The parents of a Bowling Green-area toddler who became critically ill after eating fresh spinach filed a lawsuit yesterday in U.S. District Court in Toledo against a California grower that has been linked to the nationwide E. coli outbreak.
Roger Drummond and Laura Snider claim they and their daughters, including an 18-month-old who was hospitalized for 10 days, ate contaminated spinach packaged by Natural Selection Foods LLC, of San Juan Bautista, Calif.
Since the spinach-related outbreak occurred, federal officials said at least one person, a 77-year-old Wisconsin woman, has died and at least 170 people became sick in 25 states, including Ohio and Michigan, from eating raw spinach grown in the Salinas Valley region in California.
According to the lawsuit, the couple's youngest child, Amrita Drummond, ate the tainted spinach in late August and developed bloody diarrhea on Sept. 7, when she was taken to the doctor.
When the symptoms worsened, she was admitted to Wood County Hospital in Bowling Green and transferred on Sept. 10 to St. Vincent Mercy Medical Center, where she was diagnosed with hemolytic uremic syndrome, a type of kidney failure associated with E. coli infection.
"There will be long-term effects. She will need health care for the rest of her life. There are very serious consequences because of this," said David Zoll, a Sylvania Township attorney who represents the family.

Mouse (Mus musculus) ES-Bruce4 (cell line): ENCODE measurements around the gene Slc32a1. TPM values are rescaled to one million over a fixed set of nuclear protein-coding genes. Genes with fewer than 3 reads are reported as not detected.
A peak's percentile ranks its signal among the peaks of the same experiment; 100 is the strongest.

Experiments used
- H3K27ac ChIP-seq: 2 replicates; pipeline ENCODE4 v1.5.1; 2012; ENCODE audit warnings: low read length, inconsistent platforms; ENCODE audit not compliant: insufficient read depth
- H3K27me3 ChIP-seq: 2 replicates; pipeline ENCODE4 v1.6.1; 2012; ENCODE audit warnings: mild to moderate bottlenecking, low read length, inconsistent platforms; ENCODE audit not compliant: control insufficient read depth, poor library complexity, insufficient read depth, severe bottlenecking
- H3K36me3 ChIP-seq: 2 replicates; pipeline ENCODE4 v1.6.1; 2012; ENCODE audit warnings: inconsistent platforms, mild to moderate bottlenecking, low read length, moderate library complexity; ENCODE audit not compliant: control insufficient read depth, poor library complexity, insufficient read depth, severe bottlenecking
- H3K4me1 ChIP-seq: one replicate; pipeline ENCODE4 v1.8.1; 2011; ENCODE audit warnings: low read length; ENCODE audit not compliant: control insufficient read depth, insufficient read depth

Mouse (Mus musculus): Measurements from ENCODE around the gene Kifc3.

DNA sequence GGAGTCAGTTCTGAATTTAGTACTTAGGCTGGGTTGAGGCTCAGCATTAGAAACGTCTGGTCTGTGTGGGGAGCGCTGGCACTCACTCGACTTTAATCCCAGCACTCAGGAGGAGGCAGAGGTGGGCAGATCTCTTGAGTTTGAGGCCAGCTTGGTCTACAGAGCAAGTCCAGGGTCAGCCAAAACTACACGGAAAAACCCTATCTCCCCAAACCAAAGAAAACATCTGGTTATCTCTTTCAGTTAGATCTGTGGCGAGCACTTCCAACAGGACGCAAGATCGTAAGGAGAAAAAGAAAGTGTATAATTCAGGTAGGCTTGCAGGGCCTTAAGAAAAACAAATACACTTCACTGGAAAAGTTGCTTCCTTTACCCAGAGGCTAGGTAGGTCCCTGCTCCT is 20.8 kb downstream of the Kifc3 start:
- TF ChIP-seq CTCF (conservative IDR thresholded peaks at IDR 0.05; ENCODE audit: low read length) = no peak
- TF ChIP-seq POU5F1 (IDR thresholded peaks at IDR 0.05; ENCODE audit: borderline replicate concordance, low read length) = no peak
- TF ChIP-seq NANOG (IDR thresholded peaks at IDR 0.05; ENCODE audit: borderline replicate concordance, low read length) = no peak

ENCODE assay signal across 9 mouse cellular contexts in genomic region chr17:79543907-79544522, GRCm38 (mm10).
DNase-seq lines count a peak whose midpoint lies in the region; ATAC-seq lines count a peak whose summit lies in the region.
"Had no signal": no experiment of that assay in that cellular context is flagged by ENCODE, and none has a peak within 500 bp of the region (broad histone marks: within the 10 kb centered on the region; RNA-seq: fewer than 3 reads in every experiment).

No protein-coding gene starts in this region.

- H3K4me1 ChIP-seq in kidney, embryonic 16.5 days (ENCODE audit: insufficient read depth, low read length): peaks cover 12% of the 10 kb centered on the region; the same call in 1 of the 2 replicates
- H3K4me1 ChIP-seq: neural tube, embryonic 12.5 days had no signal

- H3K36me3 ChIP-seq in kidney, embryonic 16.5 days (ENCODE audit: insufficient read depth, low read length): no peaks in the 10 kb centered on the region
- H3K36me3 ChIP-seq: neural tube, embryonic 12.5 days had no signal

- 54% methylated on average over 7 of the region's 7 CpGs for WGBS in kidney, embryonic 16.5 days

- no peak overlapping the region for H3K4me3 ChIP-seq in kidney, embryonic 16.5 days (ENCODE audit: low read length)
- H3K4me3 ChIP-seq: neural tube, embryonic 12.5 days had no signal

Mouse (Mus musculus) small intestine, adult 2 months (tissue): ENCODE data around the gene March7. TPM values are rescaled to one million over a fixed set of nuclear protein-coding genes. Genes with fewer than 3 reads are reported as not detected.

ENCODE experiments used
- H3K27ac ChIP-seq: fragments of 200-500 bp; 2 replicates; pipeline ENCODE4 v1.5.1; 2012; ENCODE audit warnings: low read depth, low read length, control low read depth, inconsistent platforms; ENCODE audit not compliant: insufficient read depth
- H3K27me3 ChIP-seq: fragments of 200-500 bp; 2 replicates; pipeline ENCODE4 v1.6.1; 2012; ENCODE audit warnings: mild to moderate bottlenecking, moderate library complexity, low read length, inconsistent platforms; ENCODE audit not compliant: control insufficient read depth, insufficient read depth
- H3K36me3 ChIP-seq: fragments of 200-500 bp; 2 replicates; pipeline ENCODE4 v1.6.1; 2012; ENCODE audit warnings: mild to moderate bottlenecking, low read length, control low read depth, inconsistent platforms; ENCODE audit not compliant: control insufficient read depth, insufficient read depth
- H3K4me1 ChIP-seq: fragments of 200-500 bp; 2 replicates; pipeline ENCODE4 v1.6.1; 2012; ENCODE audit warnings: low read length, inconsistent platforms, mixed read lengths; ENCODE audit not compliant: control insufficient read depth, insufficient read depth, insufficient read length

Testing on the girl conducted by the Ohio Department of Health confirmed the presence of the same strain of the bacterium that was detected in 25 states.
Mr. Zoll said genetic testing on the girl's stool sample matches E. coli bacterium in spinach found in Utah and New Mexico.
"The health departments in those states tested spinach produced by this company. They were able to fingerprint the bacterium's DNA. That shows this is not a coincidence," Mr. Zoll told The Blade.
The girl's parents and two older sisters also ate the prewashed baby spinach and were sickened with diarrhea, stomach cramps, and headaches during the same time period, but they were not hospitalized.
"Everyone in the family got sick to different degrees," Mr. Zoll said.
The complaint is believed to be the first filed in Ohio against the California spinach producer. So far, lawsuits have been filed in federal courts in Utah, Wisconsin, and Oregon.
The lawsuit alleges negligence and breach of warranty on the part of Natural Selection Foods. It seeks compensatory and punitive damages in excess of $100,000. The lawsuit was assigned to Judge Jack Zouhary.
Natural Selection Foods, the largest grower and shipper of organic produce in North America, began voluntarily recalling products containing spinach on Sept. 15.
A company spokesman could not be reached for comment.
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